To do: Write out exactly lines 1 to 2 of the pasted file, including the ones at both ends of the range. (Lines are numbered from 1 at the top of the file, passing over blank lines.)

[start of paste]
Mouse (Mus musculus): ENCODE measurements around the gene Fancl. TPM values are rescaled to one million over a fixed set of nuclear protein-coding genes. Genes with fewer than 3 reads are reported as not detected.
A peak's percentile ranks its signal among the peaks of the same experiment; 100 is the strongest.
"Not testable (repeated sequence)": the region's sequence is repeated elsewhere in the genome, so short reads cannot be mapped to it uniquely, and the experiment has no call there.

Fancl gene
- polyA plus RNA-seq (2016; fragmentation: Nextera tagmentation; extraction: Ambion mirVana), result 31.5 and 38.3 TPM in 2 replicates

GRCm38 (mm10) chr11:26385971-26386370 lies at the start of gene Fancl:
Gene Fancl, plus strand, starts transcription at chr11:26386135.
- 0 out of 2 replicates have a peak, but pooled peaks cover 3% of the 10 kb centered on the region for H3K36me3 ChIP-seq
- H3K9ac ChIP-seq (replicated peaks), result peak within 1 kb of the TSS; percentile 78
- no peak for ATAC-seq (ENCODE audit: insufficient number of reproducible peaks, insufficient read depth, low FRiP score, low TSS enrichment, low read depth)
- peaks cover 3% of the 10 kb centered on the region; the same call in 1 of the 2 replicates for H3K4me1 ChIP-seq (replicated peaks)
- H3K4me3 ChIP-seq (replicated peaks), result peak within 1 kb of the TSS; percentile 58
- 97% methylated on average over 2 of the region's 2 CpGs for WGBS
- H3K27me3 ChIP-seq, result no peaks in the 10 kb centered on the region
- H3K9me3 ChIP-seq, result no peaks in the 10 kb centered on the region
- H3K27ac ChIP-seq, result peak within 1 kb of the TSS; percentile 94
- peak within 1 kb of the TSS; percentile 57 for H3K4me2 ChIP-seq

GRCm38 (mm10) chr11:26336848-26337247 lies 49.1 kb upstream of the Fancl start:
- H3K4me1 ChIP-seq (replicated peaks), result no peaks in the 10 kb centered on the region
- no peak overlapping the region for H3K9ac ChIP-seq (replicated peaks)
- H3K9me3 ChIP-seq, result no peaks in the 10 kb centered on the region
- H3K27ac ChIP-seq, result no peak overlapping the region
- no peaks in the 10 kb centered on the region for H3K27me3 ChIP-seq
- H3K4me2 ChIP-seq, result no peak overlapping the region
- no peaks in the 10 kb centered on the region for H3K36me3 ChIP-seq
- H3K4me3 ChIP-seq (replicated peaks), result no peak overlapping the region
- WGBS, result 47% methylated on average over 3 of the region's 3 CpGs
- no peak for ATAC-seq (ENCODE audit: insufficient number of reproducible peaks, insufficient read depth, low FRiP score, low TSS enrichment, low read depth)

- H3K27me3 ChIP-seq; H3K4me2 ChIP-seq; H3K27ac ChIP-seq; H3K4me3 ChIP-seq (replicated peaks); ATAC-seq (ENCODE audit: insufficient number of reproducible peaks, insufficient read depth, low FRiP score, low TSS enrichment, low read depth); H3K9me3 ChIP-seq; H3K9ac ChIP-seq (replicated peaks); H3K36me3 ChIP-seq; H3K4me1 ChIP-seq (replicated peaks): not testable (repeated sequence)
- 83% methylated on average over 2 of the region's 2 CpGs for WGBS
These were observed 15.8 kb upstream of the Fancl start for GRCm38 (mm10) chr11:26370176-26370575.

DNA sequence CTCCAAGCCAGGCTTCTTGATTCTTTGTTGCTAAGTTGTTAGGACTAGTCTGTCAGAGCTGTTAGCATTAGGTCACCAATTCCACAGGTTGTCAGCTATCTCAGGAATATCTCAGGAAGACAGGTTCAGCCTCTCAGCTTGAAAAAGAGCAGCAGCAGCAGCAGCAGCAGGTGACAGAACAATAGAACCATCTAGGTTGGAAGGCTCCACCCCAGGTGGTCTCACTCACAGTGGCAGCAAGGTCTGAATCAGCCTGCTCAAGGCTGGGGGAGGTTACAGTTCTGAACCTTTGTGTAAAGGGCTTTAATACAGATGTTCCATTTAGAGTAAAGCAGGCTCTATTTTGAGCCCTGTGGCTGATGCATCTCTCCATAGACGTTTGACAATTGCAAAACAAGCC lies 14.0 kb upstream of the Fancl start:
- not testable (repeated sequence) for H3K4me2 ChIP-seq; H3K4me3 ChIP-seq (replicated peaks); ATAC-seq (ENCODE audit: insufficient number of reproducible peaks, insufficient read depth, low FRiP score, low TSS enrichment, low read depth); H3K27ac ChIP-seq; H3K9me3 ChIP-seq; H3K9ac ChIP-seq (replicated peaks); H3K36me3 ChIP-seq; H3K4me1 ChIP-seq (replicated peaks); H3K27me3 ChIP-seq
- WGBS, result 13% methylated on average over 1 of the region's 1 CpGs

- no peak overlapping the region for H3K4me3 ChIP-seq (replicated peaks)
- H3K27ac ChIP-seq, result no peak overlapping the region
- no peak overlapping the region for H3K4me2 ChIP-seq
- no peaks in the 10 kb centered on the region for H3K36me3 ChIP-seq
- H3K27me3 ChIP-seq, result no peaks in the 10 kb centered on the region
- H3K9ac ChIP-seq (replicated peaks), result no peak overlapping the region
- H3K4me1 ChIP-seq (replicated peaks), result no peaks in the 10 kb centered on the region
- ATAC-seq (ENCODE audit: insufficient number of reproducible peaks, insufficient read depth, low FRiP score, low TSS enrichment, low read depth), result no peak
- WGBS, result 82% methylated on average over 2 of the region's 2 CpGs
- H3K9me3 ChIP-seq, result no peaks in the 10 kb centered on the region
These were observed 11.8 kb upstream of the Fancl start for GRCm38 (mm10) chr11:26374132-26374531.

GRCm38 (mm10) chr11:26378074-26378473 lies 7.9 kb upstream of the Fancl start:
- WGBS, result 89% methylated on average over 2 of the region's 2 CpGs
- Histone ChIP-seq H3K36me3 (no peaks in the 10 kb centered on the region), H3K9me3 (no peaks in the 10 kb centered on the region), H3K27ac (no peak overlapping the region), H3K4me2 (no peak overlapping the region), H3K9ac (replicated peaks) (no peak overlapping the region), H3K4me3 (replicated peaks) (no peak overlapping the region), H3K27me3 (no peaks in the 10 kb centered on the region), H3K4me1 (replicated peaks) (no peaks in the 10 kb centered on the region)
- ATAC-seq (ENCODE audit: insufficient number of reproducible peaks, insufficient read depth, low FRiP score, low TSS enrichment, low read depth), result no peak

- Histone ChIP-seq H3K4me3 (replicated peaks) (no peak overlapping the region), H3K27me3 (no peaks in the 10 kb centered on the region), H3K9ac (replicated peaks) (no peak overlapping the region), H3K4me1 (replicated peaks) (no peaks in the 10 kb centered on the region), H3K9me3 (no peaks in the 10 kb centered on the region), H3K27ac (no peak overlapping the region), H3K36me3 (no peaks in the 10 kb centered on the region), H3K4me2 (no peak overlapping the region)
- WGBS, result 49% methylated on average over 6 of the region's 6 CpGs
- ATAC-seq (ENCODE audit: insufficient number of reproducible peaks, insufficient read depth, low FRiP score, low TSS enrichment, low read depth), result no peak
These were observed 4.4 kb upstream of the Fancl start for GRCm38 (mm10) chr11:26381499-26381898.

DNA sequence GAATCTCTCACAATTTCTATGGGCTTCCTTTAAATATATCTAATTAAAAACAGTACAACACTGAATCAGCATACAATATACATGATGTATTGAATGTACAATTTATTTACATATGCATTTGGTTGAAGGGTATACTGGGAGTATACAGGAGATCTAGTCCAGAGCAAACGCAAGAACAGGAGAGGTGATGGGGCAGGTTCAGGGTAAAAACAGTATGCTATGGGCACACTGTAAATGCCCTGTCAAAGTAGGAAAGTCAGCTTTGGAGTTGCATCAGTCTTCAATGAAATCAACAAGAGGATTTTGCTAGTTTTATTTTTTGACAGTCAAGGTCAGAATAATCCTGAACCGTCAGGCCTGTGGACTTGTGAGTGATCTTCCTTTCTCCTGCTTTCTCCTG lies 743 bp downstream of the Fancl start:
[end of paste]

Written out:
Mouse (Mus musculus): ENCODE measurements around the gene Fancl. TPM values are rescaled to one million over a fixed set of nuclear protein-coding genes. Genes with fewer than 3 reads are reported as not detected.
A peak's percentile ranks its signal among the peaks of the same experiment; 100 is the strongest.